that's also what makes this film so suspenseful--surprisingly so. enough to easily outshine the recent endeavors of the self-appointed second coming of hitchcock who shall remain nameless until he apologizes for that fraud he perpetrated on the movie-going public with the hi-mr.-park-ranger ending...don't get me started. you've probably forgotten by now that spielberg's films weren't always terminally dull, but he's had some real nail-biters over the years. poltergeist, easily one of the best horror films ever made, comes to mind. there's also a little picture called jaws that you may have heard of. even e.t. and close encounters of the third kind had their moments, despite their warm and fuzzy reputations. yep, once upon a time, this was a director who knew how to kick an audience's ass properly. well, he's back. the farmhouse sequence alone will be enough to make you wonder if he ever really left.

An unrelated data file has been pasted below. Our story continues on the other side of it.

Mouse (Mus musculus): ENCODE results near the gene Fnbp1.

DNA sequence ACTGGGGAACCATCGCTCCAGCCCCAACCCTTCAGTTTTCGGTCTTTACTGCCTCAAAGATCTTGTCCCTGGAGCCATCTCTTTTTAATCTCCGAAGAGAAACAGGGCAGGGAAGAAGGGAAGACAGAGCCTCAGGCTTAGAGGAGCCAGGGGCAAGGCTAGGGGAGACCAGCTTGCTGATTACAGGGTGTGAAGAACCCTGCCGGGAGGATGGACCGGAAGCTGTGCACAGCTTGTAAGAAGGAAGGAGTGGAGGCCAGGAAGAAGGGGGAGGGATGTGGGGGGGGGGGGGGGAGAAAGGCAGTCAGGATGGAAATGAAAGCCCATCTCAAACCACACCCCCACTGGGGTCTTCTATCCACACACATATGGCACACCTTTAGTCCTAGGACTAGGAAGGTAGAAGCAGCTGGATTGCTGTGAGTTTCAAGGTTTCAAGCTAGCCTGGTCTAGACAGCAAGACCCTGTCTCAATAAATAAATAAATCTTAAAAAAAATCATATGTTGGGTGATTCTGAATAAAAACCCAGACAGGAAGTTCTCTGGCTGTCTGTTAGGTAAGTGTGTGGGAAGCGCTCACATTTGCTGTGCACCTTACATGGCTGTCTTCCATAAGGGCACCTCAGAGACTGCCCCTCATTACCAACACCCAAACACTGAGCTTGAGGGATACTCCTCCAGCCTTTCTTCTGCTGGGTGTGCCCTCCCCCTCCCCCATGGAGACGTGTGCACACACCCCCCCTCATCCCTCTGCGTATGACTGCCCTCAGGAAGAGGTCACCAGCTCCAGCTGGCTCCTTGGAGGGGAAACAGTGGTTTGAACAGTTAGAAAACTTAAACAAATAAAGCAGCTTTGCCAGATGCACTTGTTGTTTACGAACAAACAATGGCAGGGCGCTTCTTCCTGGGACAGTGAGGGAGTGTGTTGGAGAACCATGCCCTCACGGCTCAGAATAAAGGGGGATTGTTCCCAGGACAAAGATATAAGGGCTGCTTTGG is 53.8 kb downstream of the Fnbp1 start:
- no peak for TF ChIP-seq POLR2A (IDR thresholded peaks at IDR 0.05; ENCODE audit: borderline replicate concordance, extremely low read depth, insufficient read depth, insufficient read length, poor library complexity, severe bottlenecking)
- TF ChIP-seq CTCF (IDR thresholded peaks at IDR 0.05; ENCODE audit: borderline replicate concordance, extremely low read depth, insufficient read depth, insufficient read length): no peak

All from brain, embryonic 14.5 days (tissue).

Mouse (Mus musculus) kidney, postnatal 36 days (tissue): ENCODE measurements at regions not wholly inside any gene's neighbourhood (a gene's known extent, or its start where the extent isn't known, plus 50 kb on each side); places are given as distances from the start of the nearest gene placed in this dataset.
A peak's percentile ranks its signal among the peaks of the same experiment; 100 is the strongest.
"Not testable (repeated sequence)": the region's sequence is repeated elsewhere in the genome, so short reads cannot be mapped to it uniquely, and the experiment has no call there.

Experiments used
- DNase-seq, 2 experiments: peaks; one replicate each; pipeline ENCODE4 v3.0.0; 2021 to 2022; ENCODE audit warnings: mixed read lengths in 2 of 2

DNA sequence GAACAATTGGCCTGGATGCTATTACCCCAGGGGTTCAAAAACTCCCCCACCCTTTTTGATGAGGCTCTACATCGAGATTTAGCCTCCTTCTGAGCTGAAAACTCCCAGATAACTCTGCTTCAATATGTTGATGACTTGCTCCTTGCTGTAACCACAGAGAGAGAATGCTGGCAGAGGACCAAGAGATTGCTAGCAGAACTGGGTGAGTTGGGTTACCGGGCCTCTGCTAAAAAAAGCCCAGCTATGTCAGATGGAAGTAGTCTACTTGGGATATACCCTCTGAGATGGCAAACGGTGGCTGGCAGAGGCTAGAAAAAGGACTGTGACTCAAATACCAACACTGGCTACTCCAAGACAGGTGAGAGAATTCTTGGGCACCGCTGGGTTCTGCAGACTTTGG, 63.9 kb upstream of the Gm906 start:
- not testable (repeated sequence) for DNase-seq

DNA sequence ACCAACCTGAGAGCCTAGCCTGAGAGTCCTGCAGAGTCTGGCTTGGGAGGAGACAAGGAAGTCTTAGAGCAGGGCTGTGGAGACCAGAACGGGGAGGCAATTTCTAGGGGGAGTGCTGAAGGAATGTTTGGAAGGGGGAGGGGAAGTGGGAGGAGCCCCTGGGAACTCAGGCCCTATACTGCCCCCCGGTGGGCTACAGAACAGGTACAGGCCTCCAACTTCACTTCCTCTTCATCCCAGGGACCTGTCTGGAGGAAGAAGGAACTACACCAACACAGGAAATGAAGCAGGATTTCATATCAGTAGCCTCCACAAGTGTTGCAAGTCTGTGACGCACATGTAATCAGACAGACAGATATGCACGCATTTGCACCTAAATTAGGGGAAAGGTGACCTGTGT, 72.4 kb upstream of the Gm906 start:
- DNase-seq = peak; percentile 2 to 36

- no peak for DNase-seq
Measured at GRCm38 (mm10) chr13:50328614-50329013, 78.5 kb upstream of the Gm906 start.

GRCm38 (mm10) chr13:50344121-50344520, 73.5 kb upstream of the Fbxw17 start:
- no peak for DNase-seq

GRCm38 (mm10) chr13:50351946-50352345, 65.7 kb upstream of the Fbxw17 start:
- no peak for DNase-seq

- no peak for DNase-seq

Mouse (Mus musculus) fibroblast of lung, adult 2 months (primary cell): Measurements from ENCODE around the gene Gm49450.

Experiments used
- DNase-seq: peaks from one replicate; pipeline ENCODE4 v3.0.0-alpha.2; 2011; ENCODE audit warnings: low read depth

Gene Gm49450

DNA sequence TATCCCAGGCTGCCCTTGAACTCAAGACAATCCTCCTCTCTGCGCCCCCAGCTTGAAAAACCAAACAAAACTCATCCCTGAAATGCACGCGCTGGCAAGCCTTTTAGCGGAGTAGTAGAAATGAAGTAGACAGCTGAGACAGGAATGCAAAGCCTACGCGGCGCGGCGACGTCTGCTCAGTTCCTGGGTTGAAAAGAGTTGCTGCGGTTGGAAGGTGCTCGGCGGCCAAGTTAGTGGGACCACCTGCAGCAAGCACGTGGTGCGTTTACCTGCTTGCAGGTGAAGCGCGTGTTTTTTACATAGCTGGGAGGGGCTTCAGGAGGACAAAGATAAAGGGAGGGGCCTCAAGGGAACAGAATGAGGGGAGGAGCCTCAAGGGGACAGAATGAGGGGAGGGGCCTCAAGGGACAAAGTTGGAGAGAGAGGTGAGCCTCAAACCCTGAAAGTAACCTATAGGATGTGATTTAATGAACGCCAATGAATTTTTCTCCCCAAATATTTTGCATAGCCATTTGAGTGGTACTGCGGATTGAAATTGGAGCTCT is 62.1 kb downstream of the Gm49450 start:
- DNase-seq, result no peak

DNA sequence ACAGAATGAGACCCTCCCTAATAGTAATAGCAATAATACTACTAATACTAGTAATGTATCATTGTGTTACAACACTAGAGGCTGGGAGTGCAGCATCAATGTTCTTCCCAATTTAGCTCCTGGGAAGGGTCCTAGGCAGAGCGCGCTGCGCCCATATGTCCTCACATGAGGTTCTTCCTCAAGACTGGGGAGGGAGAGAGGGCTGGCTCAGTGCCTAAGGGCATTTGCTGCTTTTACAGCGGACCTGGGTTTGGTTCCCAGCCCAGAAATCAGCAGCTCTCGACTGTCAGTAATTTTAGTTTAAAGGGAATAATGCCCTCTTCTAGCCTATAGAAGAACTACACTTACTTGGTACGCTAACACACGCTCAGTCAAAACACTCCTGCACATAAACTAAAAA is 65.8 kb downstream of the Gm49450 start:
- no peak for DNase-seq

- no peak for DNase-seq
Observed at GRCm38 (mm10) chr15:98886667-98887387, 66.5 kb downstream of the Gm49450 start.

the acting is secondary in a film like this. basically the characters spend their time fleeing from computer-generated nasties or looking scared as they anticipate the next bout of fleeing from computer generated nasties. still, cruise does a good job. he's still the king of the popcorn flick, but he's a bit more seasoned now, more introspective as an actor and not nearly as smug. he rules with wisdom. his bratty kids, played adroitly by cutie dakota fanning and ineptly by dweeby justin chatwin, serve mainly to humanize cruise's lead and provide suspense--it's a road movie with a dozen eggs sitting on the roof of the car. fanning's eyes stretch three times their normal size as she's being stalked by the slimy evil-doers and it's impossible not to feel sympathetic, however obnoxious her character. chatwin's character is even worse. i doubt i was the only one in the theater hoping that either dear ol' dad would thump his skull or the aliens would vaporize him. why do these movies always have to resort to the after school special teen-angst broken-home a-very-special-blossom stereotypes for parent-child interactions? and i don't remember any annoying little rugrats scurrying around in the novel, anyway.